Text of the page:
Since 2012, Global Village has been part of TeenStreet. Thousands of teenagers and adults have already been through the interactive simulation and experienced a broken world, their reaction as Christians, and reconciliation with God firsthand.
When the bus stopped in front of the refugee camp in Oldenburg, Germany, the 29 participants from TeenStreet (TS), OM’s international youth congress, had already split themselves into four groups: face painting, paper crafts, football and jenga towers.
On the final day of TS 2016, we found Emma, Ester and Belinda – all at TS for the first time – crowding around a table in the Cocktail and Coffee Bar. They were enjoying an evening snack of soda and fries after the last Throne Room.
The curtain is coming down on TeenStreet (TS) on Day 5. But before heading home, the teens assembled again in the main hall for a session focusing on each individual’s role as they step out of TS into the world.
Every year, TeenStreet (TS) attracts thousands of individuals, who register for the week hoping to experience God and find new friends. Many teenagers also sign up for TS with their youth groups, joining 50 or more friends from their home churches.
The weather forecast predicted heavy rain Sunday afternoon. Indeed, rain had pounded the TeenStreet (TS) site since dawn. All morning, TS participants – those running and those supporting – prayed that God would change the weather.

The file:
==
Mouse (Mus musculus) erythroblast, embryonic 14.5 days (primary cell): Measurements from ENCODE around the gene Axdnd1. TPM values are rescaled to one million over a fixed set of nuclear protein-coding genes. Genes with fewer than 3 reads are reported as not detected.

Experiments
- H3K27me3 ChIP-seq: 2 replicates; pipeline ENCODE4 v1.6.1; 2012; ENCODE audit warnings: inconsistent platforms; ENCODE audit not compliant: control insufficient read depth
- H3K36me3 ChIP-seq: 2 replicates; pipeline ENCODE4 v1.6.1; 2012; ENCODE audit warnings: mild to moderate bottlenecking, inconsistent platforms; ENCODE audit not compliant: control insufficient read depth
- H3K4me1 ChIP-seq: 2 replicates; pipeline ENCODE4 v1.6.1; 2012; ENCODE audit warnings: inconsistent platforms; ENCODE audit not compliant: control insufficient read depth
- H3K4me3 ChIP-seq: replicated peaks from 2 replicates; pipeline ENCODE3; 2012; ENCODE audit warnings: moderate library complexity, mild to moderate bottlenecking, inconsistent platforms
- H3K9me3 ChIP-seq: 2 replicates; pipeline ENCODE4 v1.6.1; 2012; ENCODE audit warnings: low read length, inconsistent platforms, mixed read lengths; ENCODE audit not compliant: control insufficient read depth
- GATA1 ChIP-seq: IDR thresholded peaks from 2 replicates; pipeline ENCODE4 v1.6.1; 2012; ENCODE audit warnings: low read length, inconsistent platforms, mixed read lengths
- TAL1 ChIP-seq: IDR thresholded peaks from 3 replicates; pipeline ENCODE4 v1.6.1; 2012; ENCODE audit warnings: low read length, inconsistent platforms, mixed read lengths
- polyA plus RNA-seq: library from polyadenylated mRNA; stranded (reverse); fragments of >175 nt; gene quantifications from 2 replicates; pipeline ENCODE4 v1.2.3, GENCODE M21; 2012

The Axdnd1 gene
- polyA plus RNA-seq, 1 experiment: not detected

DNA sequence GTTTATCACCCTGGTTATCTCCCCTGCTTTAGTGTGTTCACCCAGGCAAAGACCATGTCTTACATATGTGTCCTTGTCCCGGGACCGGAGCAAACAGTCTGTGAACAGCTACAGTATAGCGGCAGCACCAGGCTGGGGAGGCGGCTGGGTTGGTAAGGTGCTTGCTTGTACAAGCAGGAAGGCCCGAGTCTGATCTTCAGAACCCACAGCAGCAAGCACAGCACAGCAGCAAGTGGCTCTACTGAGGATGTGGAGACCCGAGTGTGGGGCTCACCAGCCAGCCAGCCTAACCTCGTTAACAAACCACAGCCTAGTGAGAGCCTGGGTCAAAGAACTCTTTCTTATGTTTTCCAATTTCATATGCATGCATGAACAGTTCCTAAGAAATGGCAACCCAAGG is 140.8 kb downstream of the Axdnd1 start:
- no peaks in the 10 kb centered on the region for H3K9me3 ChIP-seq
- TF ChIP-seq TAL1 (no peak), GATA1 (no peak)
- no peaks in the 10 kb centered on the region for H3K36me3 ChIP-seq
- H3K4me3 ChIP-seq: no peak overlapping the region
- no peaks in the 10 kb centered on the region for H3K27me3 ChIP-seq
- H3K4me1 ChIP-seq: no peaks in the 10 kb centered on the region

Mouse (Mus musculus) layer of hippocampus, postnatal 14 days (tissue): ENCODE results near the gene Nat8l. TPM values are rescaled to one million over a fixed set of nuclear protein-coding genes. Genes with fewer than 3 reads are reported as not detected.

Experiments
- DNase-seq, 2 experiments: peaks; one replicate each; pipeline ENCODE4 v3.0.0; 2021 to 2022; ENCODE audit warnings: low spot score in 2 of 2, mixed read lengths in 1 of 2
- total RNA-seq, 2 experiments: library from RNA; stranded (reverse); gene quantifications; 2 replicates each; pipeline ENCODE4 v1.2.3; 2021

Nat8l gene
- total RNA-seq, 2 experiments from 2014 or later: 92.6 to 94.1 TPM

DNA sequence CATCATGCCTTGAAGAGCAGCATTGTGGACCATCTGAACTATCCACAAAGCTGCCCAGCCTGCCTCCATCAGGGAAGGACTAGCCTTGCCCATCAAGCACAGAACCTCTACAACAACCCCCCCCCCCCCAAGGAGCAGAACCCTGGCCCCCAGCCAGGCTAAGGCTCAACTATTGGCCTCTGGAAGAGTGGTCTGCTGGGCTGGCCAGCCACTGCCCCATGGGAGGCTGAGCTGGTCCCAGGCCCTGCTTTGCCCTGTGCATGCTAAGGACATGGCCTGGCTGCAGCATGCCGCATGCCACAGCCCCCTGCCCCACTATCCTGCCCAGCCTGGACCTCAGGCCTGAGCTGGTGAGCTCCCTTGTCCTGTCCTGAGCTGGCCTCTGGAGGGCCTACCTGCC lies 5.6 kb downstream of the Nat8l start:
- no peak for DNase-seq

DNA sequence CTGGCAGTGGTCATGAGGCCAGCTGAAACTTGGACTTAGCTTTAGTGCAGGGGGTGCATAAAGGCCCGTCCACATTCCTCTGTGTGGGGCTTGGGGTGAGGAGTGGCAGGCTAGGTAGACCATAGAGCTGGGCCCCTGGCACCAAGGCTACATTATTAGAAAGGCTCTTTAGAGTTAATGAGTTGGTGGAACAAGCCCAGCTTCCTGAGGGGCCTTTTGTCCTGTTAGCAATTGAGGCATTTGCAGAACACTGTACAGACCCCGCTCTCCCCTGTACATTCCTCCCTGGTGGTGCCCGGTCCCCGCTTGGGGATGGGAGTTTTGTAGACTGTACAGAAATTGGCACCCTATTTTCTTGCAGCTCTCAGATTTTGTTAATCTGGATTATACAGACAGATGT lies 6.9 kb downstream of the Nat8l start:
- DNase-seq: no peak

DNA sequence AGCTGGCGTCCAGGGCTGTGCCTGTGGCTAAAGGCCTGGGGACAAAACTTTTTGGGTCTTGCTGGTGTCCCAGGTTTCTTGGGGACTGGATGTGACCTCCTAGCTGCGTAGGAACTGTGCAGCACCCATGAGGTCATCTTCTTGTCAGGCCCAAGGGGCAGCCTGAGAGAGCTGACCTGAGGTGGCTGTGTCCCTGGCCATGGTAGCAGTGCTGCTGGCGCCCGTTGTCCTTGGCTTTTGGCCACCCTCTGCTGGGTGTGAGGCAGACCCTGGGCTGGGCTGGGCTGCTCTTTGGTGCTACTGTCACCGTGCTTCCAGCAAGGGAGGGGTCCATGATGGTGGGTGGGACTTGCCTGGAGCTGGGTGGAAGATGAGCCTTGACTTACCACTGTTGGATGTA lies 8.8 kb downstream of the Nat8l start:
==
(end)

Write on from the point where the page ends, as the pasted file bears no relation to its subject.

On Day 4 of Teenstreet (TS), we met Oli, deep in joyful conversations with his Faroese friends. This is Oli’s third TS. Name, Age, Country : Oli, 16, Faroe Islands What time did your day start? Around 8 in the morning (8:00 am)
Ever since she was a teen, Juliette* from France had always heard about TeenStreet (TS). She never attended TS during her own teenage years, but after studying and beginning her career, she attended Transform, OM’s summer Mediterranean-themed short-term outreach.
On Day 3, we caught up with Alessandra, at TeenStreet (TS) for the fourth time. She had just purchased a new notebook and four cards from the bookshop. Since she sported an Italian lanyard, we asked how the day’s lunch – pasta – compared to her national cuisine.
Worship is a lifestyle, the TeenStreet (TS) worship band agreed. “It’s become less and less about music the older I get,” Ty shared. Instead, worship should emphasise themes like peace, truth, reconciliation, healing and hospitality, he said.